As of their May 1 deadline, Quaranteen University had 1,388 signups from 439 schools. They include 2020 grads from UC Berkeley, Rice, the University of Florida, Princeton, and the American University in Cairo.

To “walk” in the Quaranteen University graduation, the graduates only need a Minecraft account, which is $27 for a computer account and cheaper for most other consoles. When they join the QU server, the graduates’ blocky avatars will enter the virtual campus. There, they will don caps and gowns, designed in-game by the QU team, and wait in the ceremony area alongside their classmates. When a student’s name is announced, their avatar will be teleported to the grand, Parthenon-like stage, where they will walk to receive their diploma.

The ceremony has no official school partners or corporate sponsors. Partridge, Raveendran, and eight other students have volunteered their time and Minecraftsmanship to the event, all while finishing final exams. (In the middle of planning, Partridge was invited to share the idea with a panel of university administrators—they thought the plan was “neat,” he says, but never followed up.) So far, the QU team has been able to run their operation on free trials and the lowest tier of freemium services. And unlike Facebook's and YouTube’s glitzy virtual graduations, which will boast appearances from the likes of Oprah and BTS, there won’t be big tech logos looming over the festivities.

So the students have free rein over designing QU’s virtual campus, which highlights Minecraft’s flair for the fantastical. A Gothic cathedral recalls Ivy League architecture, while a Hogwarts-like great hall is illuminated by floating candles. “In the game, you can do all this stuff that you couldn’t normally do, to help make up for the fact that you’re not walking in real life with your friends,” says Raveendran. “You can fly,” says Partridge.

The team is working on a custom plug-in to scrape students’ school colors from their RSVP forms, so that they can program the blue and white Quaranteen University banners to display a student’s own school colors as they cross the stage. They’ve set up an RTMP server to stream to Twitch from multiple camera perspectives, “like televised events,” Raveendran says.

With weeks until graduation, the QU team needs to anticipate the possible complications of a massive Minecraft event. One central issue is server capacity. “Minecraft multiplayer servers aren’t supposed to handle thousands of players,” says Umru Rothenberg, who helps run virtual music festivals with OpenPit. The volunteer-run virtual events company, started in 2018, has become known for its events that host up to 17,000 players in a single night. Pulling this off takes serious modding—by default, a personal multiplayer server can accommodate 10 players. If a server is overtaxed, players experience lags or get booted off entirely. Then there’s the omnipresent problem of trolls. The organizers designed safeguards around campus, like limits to where players can wander, but there’s only so much bad behavior they can anticipate.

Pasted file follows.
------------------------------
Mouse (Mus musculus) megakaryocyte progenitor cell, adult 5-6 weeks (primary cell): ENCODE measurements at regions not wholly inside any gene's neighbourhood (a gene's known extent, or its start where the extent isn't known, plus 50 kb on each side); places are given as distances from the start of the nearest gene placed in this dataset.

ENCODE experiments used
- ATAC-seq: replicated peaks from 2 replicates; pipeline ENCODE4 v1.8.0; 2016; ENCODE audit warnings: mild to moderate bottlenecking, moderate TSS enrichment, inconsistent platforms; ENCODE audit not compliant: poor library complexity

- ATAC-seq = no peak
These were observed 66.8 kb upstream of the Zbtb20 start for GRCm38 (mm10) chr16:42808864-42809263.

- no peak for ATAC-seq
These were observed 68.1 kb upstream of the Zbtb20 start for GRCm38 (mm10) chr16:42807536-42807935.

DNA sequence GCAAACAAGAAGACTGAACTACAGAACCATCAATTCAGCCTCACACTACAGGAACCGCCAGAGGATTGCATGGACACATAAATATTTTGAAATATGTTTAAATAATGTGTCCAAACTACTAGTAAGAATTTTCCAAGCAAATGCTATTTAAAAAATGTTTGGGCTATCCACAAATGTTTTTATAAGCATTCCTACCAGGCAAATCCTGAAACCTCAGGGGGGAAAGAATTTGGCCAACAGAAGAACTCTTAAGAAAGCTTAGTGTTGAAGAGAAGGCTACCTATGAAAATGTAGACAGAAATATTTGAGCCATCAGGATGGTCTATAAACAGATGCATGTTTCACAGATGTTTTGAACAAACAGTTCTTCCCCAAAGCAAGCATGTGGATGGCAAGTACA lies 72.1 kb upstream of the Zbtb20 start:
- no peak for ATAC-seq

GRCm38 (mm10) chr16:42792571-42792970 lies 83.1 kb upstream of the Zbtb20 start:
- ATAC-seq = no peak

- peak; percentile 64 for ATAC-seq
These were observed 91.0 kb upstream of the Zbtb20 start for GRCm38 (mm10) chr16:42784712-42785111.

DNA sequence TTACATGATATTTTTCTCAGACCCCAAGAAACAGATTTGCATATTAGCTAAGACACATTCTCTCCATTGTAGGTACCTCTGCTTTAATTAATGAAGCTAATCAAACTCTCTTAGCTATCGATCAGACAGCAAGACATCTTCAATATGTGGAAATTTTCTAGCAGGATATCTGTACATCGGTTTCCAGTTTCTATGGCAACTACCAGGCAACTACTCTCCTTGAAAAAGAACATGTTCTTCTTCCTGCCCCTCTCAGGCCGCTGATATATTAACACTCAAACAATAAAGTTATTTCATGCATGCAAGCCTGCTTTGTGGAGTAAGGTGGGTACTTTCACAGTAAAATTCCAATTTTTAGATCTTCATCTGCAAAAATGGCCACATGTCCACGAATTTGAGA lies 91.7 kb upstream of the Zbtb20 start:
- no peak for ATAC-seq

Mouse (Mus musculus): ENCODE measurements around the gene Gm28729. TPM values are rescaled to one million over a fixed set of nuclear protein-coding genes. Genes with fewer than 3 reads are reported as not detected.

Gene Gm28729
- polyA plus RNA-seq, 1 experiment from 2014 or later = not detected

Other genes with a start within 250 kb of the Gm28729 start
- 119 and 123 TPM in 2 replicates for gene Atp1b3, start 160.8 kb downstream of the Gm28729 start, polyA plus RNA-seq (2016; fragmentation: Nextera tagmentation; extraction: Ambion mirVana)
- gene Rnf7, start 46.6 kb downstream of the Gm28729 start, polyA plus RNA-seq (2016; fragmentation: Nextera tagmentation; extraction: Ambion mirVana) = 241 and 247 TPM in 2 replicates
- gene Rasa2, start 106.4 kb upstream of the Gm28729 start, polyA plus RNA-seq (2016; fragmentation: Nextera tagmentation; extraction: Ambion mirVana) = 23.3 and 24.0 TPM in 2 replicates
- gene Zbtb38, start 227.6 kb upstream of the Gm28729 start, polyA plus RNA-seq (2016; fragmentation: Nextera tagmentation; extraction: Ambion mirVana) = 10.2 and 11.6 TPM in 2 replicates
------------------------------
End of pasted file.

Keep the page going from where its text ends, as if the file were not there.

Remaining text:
But the QU team’s outlook is sanguine. The organizers emphasize that QU isn’t meant to replace the real-life ceremonies that will, in theory, resume at some point. Rather, it’s the kind of graduation that befits the strange present moment, an improvised bash that manages to muster a shared, wry humor around the graduates’ coming of age in a world roiled with crisis.

“It feels frustrating that something that’s so special to so many high schoolers—that celebration with our friends—is being taken away from us,” says Sofiya Lysenko, a senior from Abington, Pennsylvania, and the QU team’s only high schooler. Lysenko met Partridge and Raveendran at a hackathon when she was a sophomore competing alongside college students. She’s now helping to organize a separate high school ceremony. “It’s not the same, but at least I’m still able to connect with a community. I hope the Minecraft graduation gives a little more closure.”

Not one to miss an opportunity to skewer reality, Raveendran designed a university seal. At the center, two lions salient flank an open book, partly eclipsed by a biohazard symbol. Below are the words In Zoom We Trust, a reference to the tool that has supplanted their classes and friends. Encircling the sigil is the name Universitas Quaranteeniensis—the collective identity that, if it was unwillingly thrust upon them, has now become something of a rallying cry of the class of 2020.